Catherine Woteki, the U.S. Department of Agriculture's chief scientist, sees two powerful trends that both connect and conflict:
· Global population and food needs are soaring, and the world will need to produce roughly as much food in the next 50 years as has been consumed since civilization began.
· U.S. public sector spending on agricultural research is flat -- going backward, actually, when inflation is factored in.
"For much of the last two decades, we've had really a stagnant level of investment," Woteki says. "In the last couple of years, we've had a decrease that's been very substantial.
"We are at a very critical time," she says.
She's not alone in that judgment.
A wide range of experts, including the Presidential Council of Advisors on Science and Technology, say public spending on ag research is at worrisomely low levels.
The "nation's agricultural research enterprise is not prepared to meet the challenges that U.S. agriculture faces in the 21st century," according to the Presidential Council's December 2012 report, which concluded that the federal government needs to increase ag research investments by $700 million per year. The federal government spends roughly $4 billion a year on ag research now.
Federal budget problems could torpedo any such increase and even cut into existing spending, many in agriculture worry.
"It's a concern," says Erik Younggren, a Hallock, Minn., farmer and president of the National Association of Wheat Growers.
Some other developed countries also are scaling back on public sector spending on ag research, when inflation is considered, says Philip Pardey.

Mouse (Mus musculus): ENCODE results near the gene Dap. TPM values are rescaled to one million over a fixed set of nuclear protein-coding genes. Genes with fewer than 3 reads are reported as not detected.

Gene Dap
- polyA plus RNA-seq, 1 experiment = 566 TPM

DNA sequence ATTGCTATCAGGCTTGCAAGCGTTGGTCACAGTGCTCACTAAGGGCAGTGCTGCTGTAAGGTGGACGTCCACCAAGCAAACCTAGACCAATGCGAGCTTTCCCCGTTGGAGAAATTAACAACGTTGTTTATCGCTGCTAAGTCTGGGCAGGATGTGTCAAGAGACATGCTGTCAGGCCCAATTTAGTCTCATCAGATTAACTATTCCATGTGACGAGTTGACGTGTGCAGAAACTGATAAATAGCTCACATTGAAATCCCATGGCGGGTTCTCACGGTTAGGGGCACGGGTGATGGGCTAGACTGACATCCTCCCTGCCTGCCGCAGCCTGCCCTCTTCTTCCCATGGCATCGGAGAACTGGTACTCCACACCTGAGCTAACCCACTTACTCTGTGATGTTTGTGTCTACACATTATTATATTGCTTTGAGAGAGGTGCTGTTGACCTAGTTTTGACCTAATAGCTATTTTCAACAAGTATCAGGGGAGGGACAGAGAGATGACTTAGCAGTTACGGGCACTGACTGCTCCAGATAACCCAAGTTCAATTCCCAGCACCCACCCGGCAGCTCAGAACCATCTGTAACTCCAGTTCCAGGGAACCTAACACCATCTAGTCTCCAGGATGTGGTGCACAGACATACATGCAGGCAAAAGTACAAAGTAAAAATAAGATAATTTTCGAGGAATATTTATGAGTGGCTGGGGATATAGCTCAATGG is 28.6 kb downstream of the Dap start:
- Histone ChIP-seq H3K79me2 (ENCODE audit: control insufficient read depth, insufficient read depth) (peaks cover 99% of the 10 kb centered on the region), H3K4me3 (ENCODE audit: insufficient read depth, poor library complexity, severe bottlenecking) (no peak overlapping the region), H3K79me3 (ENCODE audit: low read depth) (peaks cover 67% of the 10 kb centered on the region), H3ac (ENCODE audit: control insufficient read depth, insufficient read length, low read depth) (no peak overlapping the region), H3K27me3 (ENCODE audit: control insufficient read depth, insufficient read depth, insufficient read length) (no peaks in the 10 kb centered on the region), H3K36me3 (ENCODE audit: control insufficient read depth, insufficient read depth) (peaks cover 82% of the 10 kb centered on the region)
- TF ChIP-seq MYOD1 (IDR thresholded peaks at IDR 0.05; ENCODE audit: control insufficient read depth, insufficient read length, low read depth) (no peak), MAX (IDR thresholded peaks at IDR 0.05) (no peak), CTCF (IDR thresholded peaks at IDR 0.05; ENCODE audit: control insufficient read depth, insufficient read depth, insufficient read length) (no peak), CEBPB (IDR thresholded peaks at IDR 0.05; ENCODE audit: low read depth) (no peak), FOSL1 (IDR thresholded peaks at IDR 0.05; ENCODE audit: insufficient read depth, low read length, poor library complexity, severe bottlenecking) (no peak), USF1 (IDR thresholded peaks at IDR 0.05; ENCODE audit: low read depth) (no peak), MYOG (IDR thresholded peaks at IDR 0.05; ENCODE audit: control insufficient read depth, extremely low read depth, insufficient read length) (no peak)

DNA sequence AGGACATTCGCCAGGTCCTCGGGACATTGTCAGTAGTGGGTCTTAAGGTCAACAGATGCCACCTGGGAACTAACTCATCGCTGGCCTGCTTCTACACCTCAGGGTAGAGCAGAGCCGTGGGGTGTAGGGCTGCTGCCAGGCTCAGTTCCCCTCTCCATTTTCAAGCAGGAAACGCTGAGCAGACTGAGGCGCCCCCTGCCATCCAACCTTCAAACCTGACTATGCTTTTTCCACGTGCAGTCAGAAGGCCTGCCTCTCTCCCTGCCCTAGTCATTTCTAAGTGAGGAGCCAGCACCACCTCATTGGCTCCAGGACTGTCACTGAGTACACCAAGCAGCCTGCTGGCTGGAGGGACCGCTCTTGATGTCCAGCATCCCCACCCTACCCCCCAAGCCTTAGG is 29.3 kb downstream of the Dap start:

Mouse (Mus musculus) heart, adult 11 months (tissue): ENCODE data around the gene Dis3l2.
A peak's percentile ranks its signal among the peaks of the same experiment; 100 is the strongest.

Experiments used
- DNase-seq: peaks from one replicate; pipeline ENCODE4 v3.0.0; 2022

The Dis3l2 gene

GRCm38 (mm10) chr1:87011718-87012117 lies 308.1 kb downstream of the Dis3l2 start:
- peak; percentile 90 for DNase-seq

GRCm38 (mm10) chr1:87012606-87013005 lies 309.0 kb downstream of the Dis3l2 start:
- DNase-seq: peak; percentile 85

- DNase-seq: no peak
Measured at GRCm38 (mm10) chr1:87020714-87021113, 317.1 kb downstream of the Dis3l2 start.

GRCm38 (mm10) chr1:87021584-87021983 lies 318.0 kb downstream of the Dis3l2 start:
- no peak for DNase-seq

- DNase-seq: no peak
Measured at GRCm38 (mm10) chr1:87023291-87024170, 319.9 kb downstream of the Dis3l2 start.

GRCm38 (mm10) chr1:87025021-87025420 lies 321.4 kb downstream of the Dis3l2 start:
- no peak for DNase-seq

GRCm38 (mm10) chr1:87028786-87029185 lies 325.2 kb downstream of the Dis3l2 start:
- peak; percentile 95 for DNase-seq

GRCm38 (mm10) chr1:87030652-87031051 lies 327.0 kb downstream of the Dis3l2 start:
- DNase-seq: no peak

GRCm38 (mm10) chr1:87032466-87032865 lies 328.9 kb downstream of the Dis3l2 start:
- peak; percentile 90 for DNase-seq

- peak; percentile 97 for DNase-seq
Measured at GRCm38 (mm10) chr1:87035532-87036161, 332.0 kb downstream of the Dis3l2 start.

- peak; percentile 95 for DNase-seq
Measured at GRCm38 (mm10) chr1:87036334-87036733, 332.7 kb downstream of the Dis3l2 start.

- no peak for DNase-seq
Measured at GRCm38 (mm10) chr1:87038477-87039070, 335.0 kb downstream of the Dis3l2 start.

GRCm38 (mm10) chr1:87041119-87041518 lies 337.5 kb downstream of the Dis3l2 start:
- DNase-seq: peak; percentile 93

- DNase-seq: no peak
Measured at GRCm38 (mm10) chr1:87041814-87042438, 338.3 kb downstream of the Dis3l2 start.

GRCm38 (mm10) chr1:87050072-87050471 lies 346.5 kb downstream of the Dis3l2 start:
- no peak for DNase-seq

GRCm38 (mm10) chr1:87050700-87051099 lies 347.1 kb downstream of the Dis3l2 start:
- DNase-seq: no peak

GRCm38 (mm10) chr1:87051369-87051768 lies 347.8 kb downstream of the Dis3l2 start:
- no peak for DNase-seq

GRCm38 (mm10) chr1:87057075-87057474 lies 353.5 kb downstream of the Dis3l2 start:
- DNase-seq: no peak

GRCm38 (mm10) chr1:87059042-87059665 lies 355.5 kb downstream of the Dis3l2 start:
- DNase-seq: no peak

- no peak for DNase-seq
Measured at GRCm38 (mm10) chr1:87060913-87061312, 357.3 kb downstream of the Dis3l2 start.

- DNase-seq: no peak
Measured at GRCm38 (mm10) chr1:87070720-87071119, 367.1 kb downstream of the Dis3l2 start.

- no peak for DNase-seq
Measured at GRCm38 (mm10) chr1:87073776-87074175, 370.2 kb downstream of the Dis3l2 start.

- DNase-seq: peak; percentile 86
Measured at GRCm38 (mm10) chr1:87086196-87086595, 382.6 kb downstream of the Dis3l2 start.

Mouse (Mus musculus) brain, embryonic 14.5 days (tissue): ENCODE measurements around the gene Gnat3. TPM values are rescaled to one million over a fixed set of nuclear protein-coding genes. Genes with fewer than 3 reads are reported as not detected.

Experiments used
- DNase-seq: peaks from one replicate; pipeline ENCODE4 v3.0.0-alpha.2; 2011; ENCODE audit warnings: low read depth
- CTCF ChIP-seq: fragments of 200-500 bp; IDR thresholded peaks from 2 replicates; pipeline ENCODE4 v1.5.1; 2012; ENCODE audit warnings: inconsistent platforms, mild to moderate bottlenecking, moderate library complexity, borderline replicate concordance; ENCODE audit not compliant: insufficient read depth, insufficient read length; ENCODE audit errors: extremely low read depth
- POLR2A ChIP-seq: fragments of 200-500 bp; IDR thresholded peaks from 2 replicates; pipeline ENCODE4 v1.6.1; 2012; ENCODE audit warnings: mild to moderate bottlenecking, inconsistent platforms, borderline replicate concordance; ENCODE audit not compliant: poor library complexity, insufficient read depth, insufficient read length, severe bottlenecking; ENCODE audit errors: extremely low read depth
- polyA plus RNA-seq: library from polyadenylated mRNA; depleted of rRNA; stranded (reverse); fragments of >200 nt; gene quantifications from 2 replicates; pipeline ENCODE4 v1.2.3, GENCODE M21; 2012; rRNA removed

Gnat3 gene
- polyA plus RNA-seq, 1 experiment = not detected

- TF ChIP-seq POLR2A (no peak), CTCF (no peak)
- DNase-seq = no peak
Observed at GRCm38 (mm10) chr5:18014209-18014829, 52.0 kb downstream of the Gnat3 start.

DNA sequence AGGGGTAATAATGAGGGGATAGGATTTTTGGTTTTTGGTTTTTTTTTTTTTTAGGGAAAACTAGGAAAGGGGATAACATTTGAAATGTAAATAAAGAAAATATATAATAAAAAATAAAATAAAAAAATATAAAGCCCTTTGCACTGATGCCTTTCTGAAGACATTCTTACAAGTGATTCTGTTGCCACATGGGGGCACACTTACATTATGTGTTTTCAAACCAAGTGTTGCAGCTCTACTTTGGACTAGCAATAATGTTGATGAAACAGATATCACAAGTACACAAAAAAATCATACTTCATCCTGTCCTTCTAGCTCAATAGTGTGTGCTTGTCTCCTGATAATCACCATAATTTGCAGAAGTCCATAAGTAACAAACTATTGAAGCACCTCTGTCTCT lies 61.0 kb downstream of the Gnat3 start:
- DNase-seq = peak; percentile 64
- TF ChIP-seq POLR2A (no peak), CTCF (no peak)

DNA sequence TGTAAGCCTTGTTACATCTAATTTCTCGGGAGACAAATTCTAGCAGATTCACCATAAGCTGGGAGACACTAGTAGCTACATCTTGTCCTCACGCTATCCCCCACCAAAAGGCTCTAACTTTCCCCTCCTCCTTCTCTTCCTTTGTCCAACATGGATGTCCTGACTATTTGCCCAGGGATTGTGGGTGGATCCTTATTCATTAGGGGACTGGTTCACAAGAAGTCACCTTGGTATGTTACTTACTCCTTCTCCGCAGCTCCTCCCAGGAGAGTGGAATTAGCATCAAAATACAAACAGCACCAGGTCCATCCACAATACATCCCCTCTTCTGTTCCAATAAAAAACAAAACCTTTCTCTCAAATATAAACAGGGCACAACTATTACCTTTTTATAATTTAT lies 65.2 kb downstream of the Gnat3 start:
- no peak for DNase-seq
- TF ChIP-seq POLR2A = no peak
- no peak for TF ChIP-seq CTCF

Pardey, a professor of applied economics and director of the International Science and Technology Practice and Policy Center, both at the University of Minnesota, has studied world agricultural research and development for 25 years.
"My sense is we're not heading for a calamity, but there is cause for concern," he says. Growing population -- the world is expected to add 2 billion people by 2050 -- is only part of it. Hundreds of millions of people globally will move into the middle class in coming years, and their food needs will grow. The combination of more people and the growing middle class is expected to increase world food needs by 70 to 100 percent by 2050.
On the production side, water scarcity and limited ability to bring new farmland into production are huge concerns, experts say.
Reasons for optimism
To be sure, there are encouraging developments in global spending on ag research.
One bright spot is private sector spending. It rose to $11 billion in 2010 from $5.6 billion in 1994 · an annual growth rate of 1.4 percent after inflation is factored in, according to a report from the U.S. Department of Agriculture's Economic Research Service. The most rapid growth came in crop seed and biotechnology traits.
The United States leads the world in private sector spending on ag research, accounting for more than one-third of the world total.
But some of the money spent by U.S. companies is for ag research that will be applied outside the country, Pardey says.
Also, much of the private-sector spending is for research on food processing, not food production, he and other experts note.